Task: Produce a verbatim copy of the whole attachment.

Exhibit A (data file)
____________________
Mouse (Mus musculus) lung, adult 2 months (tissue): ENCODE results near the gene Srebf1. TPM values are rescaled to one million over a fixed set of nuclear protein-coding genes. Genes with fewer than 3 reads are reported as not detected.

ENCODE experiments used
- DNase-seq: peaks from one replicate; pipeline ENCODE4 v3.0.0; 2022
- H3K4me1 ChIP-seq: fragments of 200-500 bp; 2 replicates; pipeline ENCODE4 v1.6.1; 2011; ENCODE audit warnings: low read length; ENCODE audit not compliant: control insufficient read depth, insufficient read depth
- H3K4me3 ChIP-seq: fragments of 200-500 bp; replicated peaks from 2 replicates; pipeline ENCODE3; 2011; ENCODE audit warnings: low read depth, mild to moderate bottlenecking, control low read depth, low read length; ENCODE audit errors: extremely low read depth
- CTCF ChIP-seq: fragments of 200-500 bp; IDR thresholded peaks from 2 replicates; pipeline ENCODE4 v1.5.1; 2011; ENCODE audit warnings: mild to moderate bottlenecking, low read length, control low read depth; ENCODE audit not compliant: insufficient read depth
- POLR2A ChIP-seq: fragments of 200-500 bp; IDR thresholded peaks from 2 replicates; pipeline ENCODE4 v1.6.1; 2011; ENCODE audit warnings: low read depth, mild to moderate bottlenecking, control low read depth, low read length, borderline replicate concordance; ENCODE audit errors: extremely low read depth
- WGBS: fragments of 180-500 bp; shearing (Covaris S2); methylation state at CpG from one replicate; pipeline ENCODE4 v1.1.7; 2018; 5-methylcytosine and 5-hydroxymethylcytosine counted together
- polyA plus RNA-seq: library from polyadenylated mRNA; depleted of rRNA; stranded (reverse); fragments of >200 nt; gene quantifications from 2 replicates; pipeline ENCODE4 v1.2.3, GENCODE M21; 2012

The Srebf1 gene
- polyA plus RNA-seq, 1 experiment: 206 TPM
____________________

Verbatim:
Mouse (Mus musculus) lung, adult 2 months (tissue): ENCODE results near the gene Srebf1. TPM values are rescaled to one million over a fixed set of nuclear protein-coding genes. Genes with fewer than 3 reads are reported as not detected.

ENCODE experiments used
- DNase-seq: peaks from one replicate; pipeline ENCODE4 v3.0.0; 2022
- H3K4me1 ChIP-seq: fragments of 200-500 bp; 2 replicates; pipeline ENCODE4 v1.6.1; 2011; ENCODE audit warnings: low read length; ENCODE audit not compliant: control insufficient read depth, insufficient read depth
- H3K4me3 ChIP-seq: fragments of 200-500 bp; replicated peaks from 2 replicates; pipeline ENCODE3; 2011; ENCODE audit warnings: low read depth, mild to moderate bottlenecking, control low read depth, low read length; ENCODE audit errors: extremely low read depth
- CTCF ChIP-seq: fragments of 200-500 bp; IDR thresholded peaks from 2 replicates; pipeline ENCODE4 v1.5.1; 2011; ENCODE audit warnings: mild to moderate bottlenecking, low read length, control low read depth; ENCODE audit not compliant: insufficient read depth
- POLR2A ChIP-seq: fragments of 200-500 bp; IDR thresholded peaks from 2 replicates; pipeline ENCODE4 v1.6.1; 2011; ENCODE audit warnings: low read depth, mild to moderate bottlenecking, control low read depth, low read length, borderline replicate concordance; ENCODE audit errors: extremely low read depth
- WGBS: fragments of 180-500 bp; shearing (Covaris S2); methylation state at CpG from one replicate; pipeline ENCODE4 v1.1.7; 2018; 5-methylcytosine and 5-hydroxymethylcytosine counted together
- polyA plus RNA-seq: library from polyadenylated mRNA; depleted of rRNA; stranded (reverse); fragments of >200 nt; gene quantifications from 2 replicates; pipeline ENCODE4 v1.2.3, GENCODE M21; 2012

The Srebf1 gene
- polyA plus RNA-seq, 1 experiment: 206 TPM